We examined perceived risk of contracting HIV using assessments of likelihood and worry in a probability sample of unmarried heterosexuals.
Perceptions of the likelihood of contracting HIV and worry about HIV were only modestly correlated (r=23), suggesting that they are different constructs.
Far more respondents expressed worry (43%) than expressed the belief that they were at risk for HIV (9%). A significant proportion of the sample reported experiences that may have placed them at risk for HIV transmission.
Demographic and psychosocial correlates of perceived likelihood and worry were examined in separate multivariate logistic analyses.
Misconceptions about HIV transmission, a history of injection-drug-using sexual partners, and less education were associated with higher perceived likelihood of contracting HIV.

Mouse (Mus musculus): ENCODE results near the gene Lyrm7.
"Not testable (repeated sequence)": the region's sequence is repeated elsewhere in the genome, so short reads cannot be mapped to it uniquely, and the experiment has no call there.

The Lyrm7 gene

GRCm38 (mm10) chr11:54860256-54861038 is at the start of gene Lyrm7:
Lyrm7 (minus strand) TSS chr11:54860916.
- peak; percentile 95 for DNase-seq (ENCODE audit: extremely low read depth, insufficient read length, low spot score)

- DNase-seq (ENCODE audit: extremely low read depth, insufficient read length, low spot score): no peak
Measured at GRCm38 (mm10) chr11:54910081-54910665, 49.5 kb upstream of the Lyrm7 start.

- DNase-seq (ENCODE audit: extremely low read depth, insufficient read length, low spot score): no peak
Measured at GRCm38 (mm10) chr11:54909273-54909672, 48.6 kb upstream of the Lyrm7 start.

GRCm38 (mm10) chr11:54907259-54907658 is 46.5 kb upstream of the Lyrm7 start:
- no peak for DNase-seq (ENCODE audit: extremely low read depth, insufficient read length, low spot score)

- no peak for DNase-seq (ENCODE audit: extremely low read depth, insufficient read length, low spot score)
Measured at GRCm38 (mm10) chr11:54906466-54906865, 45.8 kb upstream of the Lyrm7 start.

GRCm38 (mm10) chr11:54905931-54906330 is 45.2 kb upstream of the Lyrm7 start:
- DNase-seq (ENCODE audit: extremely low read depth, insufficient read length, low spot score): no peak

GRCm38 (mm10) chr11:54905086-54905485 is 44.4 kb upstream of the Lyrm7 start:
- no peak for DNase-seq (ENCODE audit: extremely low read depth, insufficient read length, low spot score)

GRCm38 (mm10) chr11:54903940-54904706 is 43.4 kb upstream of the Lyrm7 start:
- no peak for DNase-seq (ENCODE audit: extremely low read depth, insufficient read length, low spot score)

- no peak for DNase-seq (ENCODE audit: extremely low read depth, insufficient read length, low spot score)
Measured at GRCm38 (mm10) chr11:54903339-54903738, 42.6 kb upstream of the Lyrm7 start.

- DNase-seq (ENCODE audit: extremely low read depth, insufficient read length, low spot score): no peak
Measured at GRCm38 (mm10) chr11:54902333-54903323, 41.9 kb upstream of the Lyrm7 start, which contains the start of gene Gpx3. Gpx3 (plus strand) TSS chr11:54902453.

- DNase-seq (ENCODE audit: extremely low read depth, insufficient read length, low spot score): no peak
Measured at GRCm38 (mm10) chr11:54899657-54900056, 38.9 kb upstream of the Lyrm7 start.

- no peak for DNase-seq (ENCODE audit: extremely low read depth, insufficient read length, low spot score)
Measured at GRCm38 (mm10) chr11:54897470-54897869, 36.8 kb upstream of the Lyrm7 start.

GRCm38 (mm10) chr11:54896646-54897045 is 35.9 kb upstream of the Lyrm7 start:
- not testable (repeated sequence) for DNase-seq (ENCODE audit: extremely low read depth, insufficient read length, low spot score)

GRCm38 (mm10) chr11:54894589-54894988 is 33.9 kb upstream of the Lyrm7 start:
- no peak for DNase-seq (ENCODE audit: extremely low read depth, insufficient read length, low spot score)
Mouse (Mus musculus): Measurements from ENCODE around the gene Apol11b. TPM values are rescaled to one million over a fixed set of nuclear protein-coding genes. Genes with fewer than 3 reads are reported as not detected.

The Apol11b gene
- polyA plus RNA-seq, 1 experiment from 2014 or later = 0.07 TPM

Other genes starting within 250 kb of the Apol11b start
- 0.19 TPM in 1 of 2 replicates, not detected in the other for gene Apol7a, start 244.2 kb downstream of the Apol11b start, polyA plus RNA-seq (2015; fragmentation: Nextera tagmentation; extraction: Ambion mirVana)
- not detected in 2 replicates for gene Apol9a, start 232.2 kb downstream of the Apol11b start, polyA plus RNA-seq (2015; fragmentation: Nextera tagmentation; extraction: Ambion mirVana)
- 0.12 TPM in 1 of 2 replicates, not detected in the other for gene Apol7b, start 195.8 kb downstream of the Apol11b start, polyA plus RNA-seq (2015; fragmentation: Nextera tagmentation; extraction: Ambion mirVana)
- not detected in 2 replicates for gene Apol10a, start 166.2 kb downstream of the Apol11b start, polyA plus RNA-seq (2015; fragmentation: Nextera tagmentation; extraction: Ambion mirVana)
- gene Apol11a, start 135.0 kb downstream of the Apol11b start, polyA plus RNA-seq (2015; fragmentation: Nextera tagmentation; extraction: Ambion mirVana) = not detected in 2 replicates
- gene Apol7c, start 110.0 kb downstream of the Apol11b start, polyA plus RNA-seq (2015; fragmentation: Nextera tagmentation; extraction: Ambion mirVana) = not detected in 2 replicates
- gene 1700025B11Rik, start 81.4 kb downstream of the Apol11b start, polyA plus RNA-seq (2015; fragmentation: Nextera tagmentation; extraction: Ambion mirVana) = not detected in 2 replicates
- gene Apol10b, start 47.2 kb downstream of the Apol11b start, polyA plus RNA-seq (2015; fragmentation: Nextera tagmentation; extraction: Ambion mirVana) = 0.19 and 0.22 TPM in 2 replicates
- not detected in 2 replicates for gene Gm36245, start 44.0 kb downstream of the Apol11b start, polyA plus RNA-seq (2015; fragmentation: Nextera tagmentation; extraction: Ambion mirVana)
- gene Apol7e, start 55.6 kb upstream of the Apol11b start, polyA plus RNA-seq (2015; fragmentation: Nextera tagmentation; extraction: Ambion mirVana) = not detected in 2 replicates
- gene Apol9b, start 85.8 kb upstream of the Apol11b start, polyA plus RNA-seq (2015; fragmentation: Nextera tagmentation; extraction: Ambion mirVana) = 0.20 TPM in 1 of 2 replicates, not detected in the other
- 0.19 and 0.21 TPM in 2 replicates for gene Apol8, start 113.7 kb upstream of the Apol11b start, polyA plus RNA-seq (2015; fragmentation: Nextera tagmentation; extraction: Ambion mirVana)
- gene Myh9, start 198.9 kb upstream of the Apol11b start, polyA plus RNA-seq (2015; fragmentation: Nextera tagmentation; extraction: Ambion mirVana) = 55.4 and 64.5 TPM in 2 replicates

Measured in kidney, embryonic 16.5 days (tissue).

Misconceptions, having multiple sexual partners in the past year, and a history of sexually transmitted diseases (STDs) were associated with high worry about HIV.
Implications of the findings for correcting HIV-related misconceptions are discussed.
Mots-clés Pascal : SIDA, Virose, Infection, Autoperception, Risque, Hétérosexualité, Comportement sexuel, Emotion émotivité, Cognition, Homme, Prévention, Immunopathologie, Immunodéficit
Mots-clés Pascal anglais : AIDS, Viral disease, Infection, Self perception, Risk, Heterosexuality, Sexual behavior, Emotion emotionality, Cognition, Human, Prevention, Immunopathology, Immune deficiency
Notice produite par :
Inist-CNRS - Institut de l'Information Scientifique et Technique
Cote : 96-0417111
Code Inist : 002B30A03C. Création : 10/04/1997.